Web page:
Maples was a Top 50 talent, even in this year's sturdy draft. A high-school arm, he throws in the mid-90s and has a very advanced breaking ball to boot. He had a commitment to play baseball and football at North Carolina, but forsook it in favor of $2.5 million of Tom Ricketts' money.
Well worth it. He may be the highest-ceiling arm in the system right now.
Again, Marco Hernandez pictures aren't just floating around, so here is Starlin Castro. Hernandez might not have that kind of offensive upside, but he has a better chance to stick at shortstop, and his .333/.375/.486 showing as an 18-year-old in the Arizona Summer League has caught a lot of eyes.
He's a smooth player with good bat speed and a better defensive profile than other shortstops in the organization. He also bats left-handed.
Amaya, an even younger 18 than Hernandez, is more in the mold of Darwin Barney than that of Castro. But an 18-year-old Darwin Barney is not a bad thing to have. A 25-year-old Barney is less exciting...
Strayed off topic a moment. Anyway, Amaya is a slappier hitter, but still has a healthy .367/.409/.500 line in the AZL this year. He shifts to second base when the time share with Hernandez at short dictates.
Dunston's $1.275 million bonus caught many in the game off-guard, but then, it was a mild surprise he even passed up Vanderbilt to sign with Chicago. Dunston is an athlete like his dad, only better.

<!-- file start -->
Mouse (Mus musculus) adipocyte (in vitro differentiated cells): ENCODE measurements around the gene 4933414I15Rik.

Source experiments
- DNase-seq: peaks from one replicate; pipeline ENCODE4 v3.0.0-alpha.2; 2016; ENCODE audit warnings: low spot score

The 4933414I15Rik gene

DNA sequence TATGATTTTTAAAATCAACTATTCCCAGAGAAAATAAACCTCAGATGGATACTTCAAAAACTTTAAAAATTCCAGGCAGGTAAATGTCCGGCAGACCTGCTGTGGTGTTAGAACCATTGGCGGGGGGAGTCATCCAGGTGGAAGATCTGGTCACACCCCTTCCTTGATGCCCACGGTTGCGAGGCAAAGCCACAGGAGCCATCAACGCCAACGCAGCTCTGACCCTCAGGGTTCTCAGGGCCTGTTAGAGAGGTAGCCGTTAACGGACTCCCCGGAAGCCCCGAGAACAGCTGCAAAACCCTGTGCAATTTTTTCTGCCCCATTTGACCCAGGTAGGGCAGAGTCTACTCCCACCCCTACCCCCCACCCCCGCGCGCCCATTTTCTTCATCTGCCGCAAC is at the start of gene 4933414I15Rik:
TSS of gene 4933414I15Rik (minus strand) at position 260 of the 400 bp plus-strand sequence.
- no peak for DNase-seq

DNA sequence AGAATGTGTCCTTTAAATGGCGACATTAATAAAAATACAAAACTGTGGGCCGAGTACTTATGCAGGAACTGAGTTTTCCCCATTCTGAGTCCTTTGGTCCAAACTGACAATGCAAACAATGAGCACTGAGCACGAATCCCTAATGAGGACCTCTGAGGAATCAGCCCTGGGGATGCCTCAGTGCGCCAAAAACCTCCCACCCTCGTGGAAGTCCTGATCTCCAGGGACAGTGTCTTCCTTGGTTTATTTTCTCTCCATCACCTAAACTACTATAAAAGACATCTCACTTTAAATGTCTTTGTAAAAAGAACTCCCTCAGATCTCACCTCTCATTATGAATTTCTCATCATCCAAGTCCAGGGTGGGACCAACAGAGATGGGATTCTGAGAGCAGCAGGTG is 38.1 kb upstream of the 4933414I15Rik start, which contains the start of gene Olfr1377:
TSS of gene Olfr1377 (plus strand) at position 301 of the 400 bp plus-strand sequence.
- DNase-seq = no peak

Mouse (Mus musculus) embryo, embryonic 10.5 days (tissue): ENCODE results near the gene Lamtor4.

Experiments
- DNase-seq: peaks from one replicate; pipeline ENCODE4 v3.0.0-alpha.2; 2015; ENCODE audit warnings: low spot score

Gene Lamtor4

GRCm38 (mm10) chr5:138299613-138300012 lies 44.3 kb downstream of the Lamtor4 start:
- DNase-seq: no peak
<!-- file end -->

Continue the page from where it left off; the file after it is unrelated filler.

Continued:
He plays a true center field, runs as though chased and has a mess of a left-handed swing. But there are worse things than having only some swing adjustments between you and big-league success.
The Cubs' many forays into the amateur market for talent in the Pacific Rim have yet to yield major dividends, but they feel that will soon change. Jae-Hoon Ha has found some success playing the outfield at the upper levels of the minors, and Wang, a recent signee out of a Taiwanese high school, has fanned 77 batters in barely 67 innings for the Boise Hawks this season.
Overall, his 3.22 ERA and nearly 4:1 strikeout-to-walk ratio bode really well for Wang. The only bad omen is that he's 20, which is actually borderline old in the Northwest League.
For your daydreaming pleasure, now, five more names on which to keep an eye:
The outfielder/second baseman from Miami signed shortly after the draft and has already racked up a .482 OBP and 14 steals in Boise.
The Cubs grabbed local kid Schlecht in the ninth round, and signed him relatively soon but for more than the slot recommendations. He's 18, he bats left-handed and he has six hits and eight walks in his first 25 AZL plate appearances.
Last year's first-round pick, Simpson has been a nightmare so far, but there are mitigating factors in play and it's too early to give up on him altogether.
His .357 OBP and 19 steals in 25 tries are good numbers, even for a 20-year-old in Boise. But Chen, a left-handed hitter, must be able to play either second base or center field in order to have value for the Cubs.
He's big, but not as big as Vogelbach. He has raw power, but not as much as Vogelbach. He's from Florida, but not as much as Vogelbach. Mostly, I just want you all to know the Cubs have a minor-leaguer named Rock Shoulders.